Volvo V60 Cross Country Owner's Manual

Volvo V60 Cross Country Owner's Manual
Volvo V60 Cross Country User Manual

All Wheel Drive (AWD)
Your Volvo V60 Cross Country Owner's Manual can be equipped with permanent All Wheel Drive, which means that power is distributed automatically between the front and rear wheels. Under normal driving conditions, most of the
engine's power is directed to the front wheels. However, if there is any tendency for the front wheels to spin, an electronically controlled coupling distributes power to the wheels that have the best traction.

Hill Descent Control (HDC)
HDC is a type of automatic engine brake and makes it possible to increase or decrease the vehicle's speed on downhill gradients using only the accelerator pedal, without applying the brakes. The brake system functions automatically to maintain a low and steady speed.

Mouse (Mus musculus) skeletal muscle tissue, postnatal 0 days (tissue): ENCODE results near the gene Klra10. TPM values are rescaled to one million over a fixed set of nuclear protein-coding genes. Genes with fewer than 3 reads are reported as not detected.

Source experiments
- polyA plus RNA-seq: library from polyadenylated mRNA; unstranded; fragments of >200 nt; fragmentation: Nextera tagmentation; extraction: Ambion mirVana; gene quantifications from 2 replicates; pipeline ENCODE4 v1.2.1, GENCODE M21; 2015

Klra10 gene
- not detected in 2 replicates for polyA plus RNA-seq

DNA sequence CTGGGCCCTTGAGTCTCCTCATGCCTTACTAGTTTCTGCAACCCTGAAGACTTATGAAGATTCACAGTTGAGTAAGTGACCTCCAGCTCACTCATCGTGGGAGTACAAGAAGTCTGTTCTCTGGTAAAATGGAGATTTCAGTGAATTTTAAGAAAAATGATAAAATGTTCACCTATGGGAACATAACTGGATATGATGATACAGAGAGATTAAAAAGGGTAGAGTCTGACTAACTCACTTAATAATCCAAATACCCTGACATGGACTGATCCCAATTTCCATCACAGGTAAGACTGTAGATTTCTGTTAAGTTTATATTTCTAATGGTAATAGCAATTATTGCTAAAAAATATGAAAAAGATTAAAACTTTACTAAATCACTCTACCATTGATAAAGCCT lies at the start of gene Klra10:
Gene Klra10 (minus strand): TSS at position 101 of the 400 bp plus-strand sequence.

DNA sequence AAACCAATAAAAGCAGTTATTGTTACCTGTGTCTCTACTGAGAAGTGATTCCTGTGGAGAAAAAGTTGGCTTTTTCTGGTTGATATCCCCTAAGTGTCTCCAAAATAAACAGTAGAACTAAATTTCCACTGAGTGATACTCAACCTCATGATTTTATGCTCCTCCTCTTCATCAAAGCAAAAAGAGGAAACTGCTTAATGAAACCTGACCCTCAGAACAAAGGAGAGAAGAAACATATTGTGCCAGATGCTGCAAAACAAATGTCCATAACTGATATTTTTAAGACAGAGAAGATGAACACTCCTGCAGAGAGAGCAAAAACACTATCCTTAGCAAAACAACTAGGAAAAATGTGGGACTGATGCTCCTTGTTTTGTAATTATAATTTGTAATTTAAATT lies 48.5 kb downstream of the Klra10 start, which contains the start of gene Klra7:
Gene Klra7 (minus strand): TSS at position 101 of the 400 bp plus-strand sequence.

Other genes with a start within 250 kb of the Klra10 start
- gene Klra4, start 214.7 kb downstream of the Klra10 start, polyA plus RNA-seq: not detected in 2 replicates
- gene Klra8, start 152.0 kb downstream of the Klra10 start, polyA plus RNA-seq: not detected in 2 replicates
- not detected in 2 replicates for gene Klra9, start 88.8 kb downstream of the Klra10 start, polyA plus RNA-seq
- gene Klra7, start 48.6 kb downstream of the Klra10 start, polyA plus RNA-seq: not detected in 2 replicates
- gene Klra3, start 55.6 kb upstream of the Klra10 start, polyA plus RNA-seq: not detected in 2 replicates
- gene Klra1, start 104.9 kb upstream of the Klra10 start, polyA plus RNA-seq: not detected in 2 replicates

Introduction
Normally, when the accelerator pedal is released while driving down hills, the vehicle's speed slows as the engine runs at lower rpm (the normal engine braking effect). However, if the downhill gradient becomes steeper and if the vehicle is carrying a load, speed increases despite the engine braking effect. In this situation, the brakes must be applied to reduce the vehicle's speed. HDC is particularly useful when driving down steep hills with rough surfaces, and where the road may have slippery patches.

Using HDC
HDC allows the car to roll forward at a maximum speed of 6 mph (10 km/h), and 4 mph (7 km/h) in reverse. However, the accelerator pedal can be used to select any speed that is possible in first or reverse gears. When the accelerator pedal is released, speed is quickly reduced again to 6 mph (10 km/h) or 4 mph (7 km/h), depending on the gear selected, regardless of the hill's gradient. It is not necessary to apply the brakes.

Brakes - general
The brake system is a hydraulic system consisting of two separate brake circuits. If a problem should occur in one of these circuits, it is still possible to stop the vehicle with the other brake circuit. If the brake pedal must be depressed farther than normal and requires greater foot pressure, the stopping distance will be longer. A warning light in the instrument panel will light up to warn the driver that a fault has occurred. If this light comes on while driving or braking, stop immediately and check the brake fluid level in the reservoir.

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